Information contained in this publication is intended for informational purposes only and does not constitute legal advice or opinion, nor is it a substitute for the professional judgment of an attorney.
UPDATED November 2007- It's been said that, on some days, it's just a real effort to get up and gnaw through the straps. California's private-sector employers might have felt that way when the Democratically controlled state Legislature adjourned in mid-September, sending the annual flood of legislation passed at the last minute to the Republican Governor's office for review, and either approval or veto.
As has happened at the end of the past three years' legislative sessions where there has been divided power between the Legislature and the Governor, Governor Arnold Schwarzenegger vetoed a little less than one-quarter (22%) of all the bills sent to him – but the Governator's veto pen scratched particularly loudly on bills relating to labor and employment law.
When the smoke cleared from the flurry of bill-signing and vetoing, California employers could heave a sigh of relief – there really were not that many significant new laws that would take effect as a result of the 2007 California legislative session.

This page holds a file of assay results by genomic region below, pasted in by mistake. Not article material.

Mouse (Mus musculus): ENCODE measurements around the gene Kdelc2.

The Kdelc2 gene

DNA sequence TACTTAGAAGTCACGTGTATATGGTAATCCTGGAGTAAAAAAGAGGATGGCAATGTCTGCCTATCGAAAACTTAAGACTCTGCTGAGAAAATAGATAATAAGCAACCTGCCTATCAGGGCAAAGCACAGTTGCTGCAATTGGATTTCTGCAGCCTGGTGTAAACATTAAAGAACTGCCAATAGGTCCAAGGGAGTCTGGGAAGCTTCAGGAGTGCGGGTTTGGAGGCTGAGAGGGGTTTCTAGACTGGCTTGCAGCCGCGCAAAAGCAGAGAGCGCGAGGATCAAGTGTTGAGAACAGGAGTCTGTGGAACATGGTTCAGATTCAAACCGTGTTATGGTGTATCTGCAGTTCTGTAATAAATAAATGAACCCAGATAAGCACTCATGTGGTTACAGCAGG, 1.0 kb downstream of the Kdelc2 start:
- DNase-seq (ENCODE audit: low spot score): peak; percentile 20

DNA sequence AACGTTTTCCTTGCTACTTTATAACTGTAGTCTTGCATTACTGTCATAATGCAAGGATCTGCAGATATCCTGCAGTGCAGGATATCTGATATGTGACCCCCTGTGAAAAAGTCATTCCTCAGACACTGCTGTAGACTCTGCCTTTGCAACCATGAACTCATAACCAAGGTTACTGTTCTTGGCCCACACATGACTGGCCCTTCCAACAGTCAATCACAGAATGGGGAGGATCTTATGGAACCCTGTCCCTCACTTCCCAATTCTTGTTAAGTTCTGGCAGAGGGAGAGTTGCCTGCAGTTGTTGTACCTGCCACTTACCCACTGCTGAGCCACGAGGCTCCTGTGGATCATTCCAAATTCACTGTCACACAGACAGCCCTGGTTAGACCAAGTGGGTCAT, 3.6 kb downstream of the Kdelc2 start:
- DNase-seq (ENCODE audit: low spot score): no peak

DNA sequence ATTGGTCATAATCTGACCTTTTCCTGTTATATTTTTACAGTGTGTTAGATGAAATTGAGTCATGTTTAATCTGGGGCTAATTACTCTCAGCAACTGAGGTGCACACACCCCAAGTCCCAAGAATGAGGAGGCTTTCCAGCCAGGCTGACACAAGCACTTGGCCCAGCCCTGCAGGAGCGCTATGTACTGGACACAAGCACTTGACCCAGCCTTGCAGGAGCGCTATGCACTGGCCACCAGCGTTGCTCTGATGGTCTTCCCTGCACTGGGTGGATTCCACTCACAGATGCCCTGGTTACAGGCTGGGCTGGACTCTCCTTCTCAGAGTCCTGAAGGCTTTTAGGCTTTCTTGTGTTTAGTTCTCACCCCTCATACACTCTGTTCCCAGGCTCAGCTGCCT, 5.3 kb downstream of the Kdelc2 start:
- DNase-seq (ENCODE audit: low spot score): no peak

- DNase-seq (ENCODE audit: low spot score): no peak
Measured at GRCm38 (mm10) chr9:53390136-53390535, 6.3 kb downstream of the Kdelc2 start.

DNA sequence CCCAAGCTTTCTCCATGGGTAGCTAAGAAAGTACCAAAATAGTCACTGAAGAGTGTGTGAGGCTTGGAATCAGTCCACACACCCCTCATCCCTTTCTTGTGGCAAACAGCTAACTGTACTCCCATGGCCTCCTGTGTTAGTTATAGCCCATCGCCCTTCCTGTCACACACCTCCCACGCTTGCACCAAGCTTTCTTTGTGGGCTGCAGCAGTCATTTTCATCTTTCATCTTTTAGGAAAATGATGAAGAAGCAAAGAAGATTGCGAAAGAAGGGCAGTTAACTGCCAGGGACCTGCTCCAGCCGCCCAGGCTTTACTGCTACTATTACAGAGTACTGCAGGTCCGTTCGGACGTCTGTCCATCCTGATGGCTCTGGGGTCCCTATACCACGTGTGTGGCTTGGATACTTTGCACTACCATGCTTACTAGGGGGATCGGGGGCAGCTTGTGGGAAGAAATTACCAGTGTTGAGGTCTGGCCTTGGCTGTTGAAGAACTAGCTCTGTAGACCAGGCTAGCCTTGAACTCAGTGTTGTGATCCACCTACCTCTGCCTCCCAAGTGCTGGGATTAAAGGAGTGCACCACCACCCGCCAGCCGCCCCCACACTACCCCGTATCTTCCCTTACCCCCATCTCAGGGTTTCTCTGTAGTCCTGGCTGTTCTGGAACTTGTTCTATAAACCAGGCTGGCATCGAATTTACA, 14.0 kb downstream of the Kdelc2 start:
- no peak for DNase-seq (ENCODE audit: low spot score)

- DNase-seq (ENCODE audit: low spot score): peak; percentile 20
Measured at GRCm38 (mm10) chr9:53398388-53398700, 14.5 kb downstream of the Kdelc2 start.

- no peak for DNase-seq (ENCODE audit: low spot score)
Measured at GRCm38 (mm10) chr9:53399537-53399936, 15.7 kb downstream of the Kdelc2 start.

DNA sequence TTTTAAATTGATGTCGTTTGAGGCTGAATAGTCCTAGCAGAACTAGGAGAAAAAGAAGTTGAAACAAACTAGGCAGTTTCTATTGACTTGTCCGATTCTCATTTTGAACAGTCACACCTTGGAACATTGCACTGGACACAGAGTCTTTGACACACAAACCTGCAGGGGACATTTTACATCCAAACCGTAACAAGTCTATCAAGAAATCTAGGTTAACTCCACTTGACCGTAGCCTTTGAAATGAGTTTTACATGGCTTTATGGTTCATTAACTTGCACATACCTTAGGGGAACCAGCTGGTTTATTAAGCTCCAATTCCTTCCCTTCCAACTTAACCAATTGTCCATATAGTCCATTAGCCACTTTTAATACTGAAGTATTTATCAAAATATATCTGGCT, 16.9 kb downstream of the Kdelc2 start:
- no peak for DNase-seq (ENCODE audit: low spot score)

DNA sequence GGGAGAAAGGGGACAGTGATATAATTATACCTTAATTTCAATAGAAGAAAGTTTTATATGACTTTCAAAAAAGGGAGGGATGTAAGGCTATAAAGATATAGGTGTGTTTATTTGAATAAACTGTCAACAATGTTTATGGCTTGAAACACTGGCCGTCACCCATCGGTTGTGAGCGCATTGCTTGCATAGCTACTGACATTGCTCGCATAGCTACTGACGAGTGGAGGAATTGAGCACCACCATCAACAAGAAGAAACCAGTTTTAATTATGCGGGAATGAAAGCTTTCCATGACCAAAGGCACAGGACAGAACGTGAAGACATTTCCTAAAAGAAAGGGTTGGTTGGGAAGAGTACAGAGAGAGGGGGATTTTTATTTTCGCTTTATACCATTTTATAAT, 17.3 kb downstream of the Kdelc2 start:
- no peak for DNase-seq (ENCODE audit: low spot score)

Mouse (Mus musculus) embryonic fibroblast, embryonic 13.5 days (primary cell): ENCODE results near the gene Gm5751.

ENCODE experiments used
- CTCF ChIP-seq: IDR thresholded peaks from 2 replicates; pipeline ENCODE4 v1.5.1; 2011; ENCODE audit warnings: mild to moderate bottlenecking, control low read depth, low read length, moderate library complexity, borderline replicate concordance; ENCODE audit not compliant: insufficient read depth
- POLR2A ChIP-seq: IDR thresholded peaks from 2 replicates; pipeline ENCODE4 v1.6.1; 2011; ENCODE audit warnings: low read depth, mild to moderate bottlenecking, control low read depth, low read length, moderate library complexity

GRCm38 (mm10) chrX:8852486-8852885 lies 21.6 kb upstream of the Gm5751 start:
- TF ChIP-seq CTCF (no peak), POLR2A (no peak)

The new law with the most immediate impact on most California employers is new Military and Veterans Code section 395.10 (A.B. 392). This section allows qualified employees (those working at least 20 hours a week providing services for hire, but not independent contractors) up to 10 days of unpaid leave if the employee's spouse or domestic partner (as defined by California Family Code section 297 et. seq.) is a "qualified member" on leave from deployment. A "qualified member" is a person who is a member of the Armed Forces of the United States who has been deployed during a period of military conflict to an area designated as a combat theater or combat zone by the President of the United States or a member of the National Guard or Reserves who has been deployed during a period of military conflict. The leave must take place during a period in which the qualified member is on leave from deployment. The qualified employee must submit "written documentation to the qualified employer certifying that the qualified member will be on leave from deployment during the time the leave provided for ... is requested." This leave does not bar a qualified employee from taking any other leave that the employee would otherwise be entitled to take, and an employer may not retaliate against a qualified employee for taking this leave. This statute was designated as an urgency measure, and thus took effect when it was signed on October 9, 2007. (For more information, see the full Littler ASAP: "California's New Leave Law for the Spouses of Military Members.")